Member Login
September
05
2017
The truth about how we respond to demonstrations and protests

Despite online rumors and conspiracy theories, let me be clear that the Kansas City Missouri Police Department never invites any person or groups to a demonstration. The KCPD does not sanction any demonstration events. In regard to a protest on Aug. 19, 2017, we never asked for any assistance from any militia group, nor would we.

The sole purpose of KCPD’s presence at any demonstration, rally or protest is to ensure everyone can peacefully and safely exercise their constitutionally guaranteed rights to speech and assembly.

Police cannot and will not favor one side over another, no matter how that group may align with our own personal ideals. Officers are only there to maintain peace. As a former Tactical Enforcement commander, I have done this many times. One of the most memorable – and an example of protecting constitutional rights even when we disagree with the message – is when KCPD was assisting the city of Joplin, Mo., after they were ravaged by a tornado in May 2011. A man who supported a group well known for hateful speech came to Joplin, and counter protests from a number of groups were planned. President Obama was scheduled to tour Joplin’s devastation on the same day. Dozens of KCPD officers were trying to maintain peace and order. Due to the building hostility, our officers tried to form a barrier between that particular demonstrator and counter-protestors when several people broke through and tried to attack the demonstrator. My fellow squad members and I tackled the demonstrator to protect him from the onslaught, and then we had to run him out of the crowd surrounded by officers. We undoubtedly saved his life, but ultimately we weren’t there to protect him. We were there to protect the Constitution.

KCPD members will speak with anyone who asks them questions about the safest way to go about a demonstration. A contact is not the same as “collusion,” which some on social media are alleging.

In fact, if police are aware of demonstrations in advance, we have a long-standing practice to reach out to event organizers days or weeks beforehand to give them a point of contact and trade concerns. Some groups even tell us how many people plan to be arrested.

Our policy reinforces what every officer is commanded to do at a demonstration: remain neutral and protect rights, people and property. This is what our policy states:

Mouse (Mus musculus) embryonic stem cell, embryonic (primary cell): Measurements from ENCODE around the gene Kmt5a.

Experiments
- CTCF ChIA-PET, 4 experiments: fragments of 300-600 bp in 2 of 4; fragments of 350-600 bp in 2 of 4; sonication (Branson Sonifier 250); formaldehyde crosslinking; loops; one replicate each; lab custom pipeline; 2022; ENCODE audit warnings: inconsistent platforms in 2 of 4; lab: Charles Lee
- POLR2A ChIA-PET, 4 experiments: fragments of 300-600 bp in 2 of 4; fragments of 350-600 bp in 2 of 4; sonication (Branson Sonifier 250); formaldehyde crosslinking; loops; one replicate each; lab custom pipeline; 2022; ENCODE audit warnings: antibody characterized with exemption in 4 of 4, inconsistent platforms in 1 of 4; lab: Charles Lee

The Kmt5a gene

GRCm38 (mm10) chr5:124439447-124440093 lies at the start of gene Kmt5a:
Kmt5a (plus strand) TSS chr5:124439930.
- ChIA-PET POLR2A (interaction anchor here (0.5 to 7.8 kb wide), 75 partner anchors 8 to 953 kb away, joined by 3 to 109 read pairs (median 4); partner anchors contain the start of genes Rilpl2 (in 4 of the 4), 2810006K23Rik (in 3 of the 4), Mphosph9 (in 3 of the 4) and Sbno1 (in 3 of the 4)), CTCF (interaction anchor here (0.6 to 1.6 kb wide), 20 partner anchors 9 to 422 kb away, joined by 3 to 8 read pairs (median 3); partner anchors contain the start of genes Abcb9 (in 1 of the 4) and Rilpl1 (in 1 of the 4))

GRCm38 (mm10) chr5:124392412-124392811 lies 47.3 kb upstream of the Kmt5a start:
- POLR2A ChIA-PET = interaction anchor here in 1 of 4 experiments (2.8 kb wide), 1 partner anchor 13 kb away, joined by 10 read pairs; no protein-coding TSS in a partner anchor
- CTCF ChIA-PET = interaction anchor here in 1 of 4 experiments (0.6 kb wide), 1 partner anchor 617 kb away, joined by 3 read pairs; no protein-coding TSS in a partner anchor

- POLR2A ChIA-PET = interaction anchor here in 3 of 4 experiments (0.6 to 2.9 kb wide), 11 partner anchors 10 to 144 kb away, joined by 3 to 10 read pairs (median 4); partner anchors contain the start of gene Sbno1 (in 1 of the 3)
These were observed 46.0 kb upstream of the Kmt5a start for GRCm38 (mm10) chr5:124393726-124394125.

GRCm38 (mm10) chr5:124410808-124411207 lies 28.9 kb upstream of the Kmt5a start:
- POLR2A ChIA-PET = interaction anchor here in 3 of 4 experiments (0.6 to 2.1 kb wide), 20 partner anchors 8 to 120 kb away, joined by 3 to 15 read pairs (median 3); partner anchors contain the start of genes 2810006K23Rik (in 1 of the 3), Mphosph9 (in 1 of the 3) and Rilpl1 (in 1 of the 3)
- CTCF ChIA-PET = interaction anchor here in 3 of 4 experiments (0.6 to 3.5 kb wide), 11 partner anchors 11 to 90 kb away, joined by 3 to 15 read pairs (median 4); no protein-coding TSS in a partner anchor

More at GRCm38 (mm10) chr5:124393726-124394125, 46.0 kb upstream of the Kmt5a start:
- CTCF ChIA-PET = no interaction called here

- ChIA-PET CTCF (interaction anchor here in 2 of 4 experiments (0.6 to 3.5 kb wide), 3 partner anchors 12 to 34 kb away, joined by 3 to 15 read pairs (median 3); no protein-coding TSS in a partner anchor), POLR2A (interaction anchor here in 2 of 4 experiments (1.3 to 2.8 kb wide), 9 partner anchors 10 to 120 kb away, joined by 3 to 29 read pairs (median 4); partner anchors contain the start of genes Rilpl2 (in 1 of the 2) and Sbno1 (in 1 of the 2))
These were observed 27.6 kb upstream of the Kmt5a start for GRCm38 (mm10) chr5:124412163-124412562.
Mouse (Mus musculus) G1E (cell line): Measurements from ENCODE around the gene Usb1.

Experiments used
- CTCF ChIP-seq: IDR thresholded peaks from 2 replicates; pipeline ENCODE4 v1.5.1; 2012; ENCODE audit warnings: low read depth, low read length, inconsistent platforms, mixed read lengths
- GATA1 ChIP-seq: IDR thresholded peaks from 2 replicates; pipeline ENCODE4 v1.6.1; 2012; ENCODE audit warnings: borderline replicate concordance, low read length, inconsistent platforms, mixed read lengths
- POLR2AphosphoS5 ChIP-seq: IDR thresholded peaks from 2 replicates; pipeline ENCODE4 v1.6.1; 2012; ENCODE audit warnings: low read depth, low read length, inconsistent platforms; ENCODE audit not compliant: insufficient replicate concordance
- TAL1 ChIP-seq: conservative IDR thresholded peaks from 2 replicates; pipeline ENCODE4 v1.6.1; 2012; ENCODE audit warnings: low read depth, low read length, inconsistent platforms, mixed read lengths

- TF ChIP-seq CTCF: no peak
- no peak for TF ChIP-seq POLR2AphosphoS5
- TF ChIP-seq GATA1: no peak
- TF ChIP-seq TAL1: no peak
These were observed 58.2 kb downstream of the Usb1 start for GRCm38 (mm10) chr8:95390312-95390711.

“A. All citizens have a constitutional right to peaceful assembly and protest. This department has a professional mandate to safeguard and protect all citizens as they exercise their constitutional rights.

“B. The role of law enforcement officers at a peaceful demonstration or strike scene is to protect life and property and keep the peace. Officers must assume and maintain a neutral and impartial demeanor toward the issues of the demonstration or strike.”

You can see the full policy on our web site (the Response to Protest section begins on p. 18).

Note the section that says officers will “maintain a neutral and impartial demeanor toward the issues of the demonstration or strike.”

A recent petition calls for us to cordon off people like militia members at future protests. Our department has a number of practices to maintain peace and order at such events, and we use the minimum amount of intervention and/or force necessary. Commanders were on scene closely monitoring the situation on Aug. 19 to determine whether any greater levels of intervention might be needed. At one point, a confrontation did start between the two groups, and we used a low-level intervention – officers on horses – to separate them.

KCPD will remain as uninvolved as we can to allow for the free expression of ideas. We cannot ask one group to leave a public park or other public area. If two families show up in a park, we can’t tell one to stay and one to leave, and the same applies to protest groups.

Our only goal is to create a safe environment for everyone exercising their rights and for those who may be nearby.

This post was originally published on August 24, 2017 on Chief Smith’s blog.

FEATURED BLOGGER
Richard C. Smith
Chief of Police
Kansas City Police Department, Missouri